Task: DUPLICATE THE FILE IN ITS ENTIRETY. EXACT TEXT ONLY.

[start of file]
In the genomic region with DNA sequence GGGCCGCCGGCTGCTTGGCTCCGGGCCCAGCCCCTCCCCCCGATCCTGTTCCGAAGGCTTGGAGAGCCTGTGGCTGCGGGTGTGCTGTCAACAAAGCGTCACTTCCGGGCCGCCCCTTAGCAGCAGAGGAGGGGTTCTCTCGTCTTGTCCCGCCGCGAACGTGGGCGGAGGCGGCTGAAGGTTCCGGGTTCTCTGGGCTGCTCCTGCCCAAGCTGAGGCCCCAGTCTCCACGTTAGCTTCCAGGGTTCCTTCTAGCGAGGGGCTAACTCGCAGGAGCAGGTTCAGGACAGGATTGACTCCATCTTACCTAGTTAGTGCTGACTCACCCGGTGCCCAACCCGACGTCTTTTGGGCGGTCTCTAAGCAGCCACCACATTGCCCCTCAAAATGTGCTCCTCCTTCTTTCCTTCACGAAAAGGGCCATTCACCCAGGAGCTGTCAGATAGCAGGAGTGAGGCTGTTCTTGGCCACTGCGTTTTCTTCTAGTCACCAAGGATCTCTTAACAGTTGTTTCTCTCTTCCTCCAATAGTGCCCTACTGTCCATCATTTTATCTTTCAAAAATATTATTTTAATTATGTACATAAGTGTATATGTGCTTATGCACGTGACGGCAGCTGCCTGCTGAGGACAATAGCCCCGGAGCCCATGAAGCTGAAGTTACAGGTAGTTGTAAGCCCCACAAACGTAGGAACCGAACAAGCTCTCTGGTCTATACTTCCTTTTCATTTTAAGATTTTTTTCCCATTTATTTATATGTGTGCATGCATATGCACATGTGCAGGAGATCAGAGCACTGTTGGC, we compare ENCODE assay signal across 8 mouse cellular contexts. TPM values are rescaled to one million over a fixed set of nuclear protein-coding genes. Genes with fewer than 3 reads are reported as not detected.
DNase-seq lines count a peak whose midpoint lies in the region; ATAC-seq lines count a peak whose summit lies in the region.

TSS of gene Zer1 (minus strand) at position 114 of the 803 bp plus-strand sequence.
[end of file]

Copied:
In the genomic region with DNA sequence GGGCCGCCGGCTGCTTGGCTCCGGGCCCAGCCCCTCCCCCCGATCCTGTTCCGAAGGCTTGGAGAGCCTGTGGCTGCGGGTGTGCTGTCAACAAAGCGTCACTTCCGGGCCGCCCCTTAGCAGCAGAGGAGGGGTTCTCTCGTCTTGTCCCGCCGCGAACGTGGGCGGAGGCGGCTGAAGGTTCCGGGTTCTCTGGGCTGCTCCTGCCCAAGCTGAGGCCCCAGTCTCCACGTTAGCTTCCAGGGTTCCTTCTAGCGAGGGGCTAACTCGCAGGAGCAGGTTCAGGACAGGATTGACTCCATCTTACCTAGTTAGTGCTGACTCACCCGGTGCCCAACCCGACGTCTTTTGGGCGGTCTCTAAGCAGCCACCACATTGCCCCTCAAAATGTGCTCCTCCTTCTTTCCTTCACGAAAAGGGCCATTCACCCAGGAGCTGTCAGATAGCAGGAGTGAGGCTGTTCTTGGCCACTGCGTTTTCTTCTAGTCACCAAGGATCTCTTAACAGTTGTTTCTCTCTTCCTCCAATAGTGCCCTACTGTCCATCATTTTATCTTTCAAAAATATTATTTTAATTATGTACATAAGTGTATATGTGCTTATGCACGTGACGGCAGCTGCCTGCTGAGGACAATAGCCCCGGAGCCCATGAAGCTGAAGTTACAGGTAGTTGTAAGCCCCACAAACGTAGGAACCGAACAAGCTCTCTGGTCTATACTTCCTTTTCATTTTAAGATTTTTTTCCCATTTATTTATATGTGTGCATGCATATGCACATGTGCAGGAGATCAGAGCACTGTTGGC, we compare ENCODE assay signal across 8 mouse cellular contexts. TPM values are rescaled to one million over a fixed set of nuclear protein-coding genes. Genes with fewer than 3 reads are reported as not detected.
DNase-seq lines count a peak whose midpoint lies in the region; ATAC-seq lines count a peak whose summit lies in the region.

TSS of gene Zer1 (minus strand) at position 114 of the 803 bp plus-strand sequence.